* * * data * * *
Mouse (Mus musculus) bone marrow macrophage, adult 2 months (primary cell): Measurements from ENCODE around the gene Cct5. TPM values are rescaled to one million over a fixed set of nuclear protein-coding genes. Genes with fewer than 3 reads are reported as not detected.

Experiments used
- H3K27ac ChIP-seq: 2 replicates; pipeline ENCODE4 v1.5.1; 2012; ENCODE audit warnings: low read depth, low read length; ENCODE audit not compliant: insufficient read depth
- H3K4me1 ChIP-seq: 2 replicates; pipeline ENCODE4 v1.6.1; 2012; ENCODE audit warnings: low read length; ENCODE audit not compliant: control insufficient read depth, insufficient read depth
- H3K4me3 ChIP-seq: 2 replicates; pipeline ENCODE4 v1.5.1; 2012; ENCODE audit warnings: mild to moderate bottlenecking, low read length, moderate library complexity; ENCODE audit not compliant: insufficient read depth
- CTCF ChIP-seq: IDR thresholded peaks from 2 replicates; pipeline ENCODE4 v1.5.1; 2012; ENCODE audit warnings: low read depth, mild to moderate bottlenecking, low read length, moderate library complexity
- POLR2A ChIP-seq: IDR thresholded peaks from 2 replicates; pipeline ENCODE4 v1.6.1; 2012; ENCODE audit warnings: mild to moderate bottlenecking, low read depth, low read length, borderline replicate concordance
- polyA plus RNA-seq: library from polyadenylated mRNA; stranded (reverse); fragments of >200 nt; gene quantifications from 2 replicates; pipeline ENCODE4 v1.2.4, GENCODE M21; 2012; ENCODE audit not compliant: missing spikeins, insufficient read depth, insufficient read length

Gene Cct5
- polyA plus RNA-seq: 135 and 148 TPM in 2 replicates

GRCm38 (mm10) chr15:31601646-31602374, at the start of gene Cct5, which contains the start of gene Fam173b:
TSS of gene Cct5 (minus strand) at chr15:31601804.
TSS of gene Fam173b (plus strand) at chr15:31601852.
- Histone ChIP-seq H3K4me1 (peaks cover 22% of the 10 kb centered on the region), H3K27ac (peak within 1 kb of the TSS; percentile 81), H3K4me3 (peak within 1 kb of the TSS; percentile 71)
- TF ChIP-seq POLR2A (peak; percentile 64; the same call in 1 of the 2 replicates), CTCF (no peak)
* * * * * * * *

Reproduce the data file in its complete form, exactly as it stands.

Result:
Mouse (Mus musculus) bone marrow macrophage, adult 2 months (primary cell): Measurements from ENCODE around the gene Cct5. TPM values are rescaled to one million over a fixed set of nuclear protein-coding genes. Genes with fewer than 3 reads are reported as not detected.

Experiments used
- H3K27ac ChIP-seq: 2 replicates; pipeline ENCODE4 v1.5.1; 2012; ENCODE audit warnings: low read depth, low read length; ENCODE audit not compliant: insufficient read depth
- H3K4me1 ChIP-seq: 2 replicates; pipeline ENCODE4 v1.6.1; 2012; ENCODE audit warnings: low read length; ENCODE audit not compliant: control insufficient read depth, insufficient read depth
- H3K4me3 ChIP-seq: 2 replicates; pipeline ENCODE4 v1.5.1; 2012; ENCODE audit warnings: mild to moderate bottlenecking, low read length, moderate library complexity; ENCODE audit not compliant: insufficient read depth
- CTCF ChIP-seq: IDR thresholded peaks from 2 replicates; pipeline ENCODE4 v1.5.1; 2012; ENCODE audit warnings: low read depth, mild to moderate bottlenecking, low read length, moderate library complexity
- POLR2A ChIP-seq: IDR thresholded peaks from 2 replicates; pipeline ENCODE4 v1.6.1; 2012; ENCODE audit warnings: mild to moderate bottlenecking, low read depth, low read length, borderline replicate concordance
- polyA plus RNA-seq: library from polyadenylated mRNA; stranded (reverse); fragments of >200 nt; gene quantifications from 2 replicates; pipeline ENCODE4 v1.2.4, GENCODE M21; 2012; ENCODE audit not compliant: missing spikeins, insufficient read depth, insufficient read length

Gene Cct5
- polyA plus RNA-seq: 135 and 148 TPM in 2 replicates

GRCm38 (mm10) chr15:31601646-31602374, at the start of gene Cct5, which contains the start of gene Fam173b:
TSS of gene Cct5 (minus strand) at chr15:31601804.
TSS of gene Fam173b (plus strand) at chr15:31601852.
- Histone ChIP-seq H3K4me1 (peaks cover 22% of the 10 kb centered on the region), H3K27ac (peak within 1 kb of the TSS; percentile 81), H3K4me3 (peak within 1 kb of the TSS; percentile 71)
- TF ChIP-seq POLR2A (peak; percentile 64; the same call in 1 of the 2 replicates), CTCF (no peak)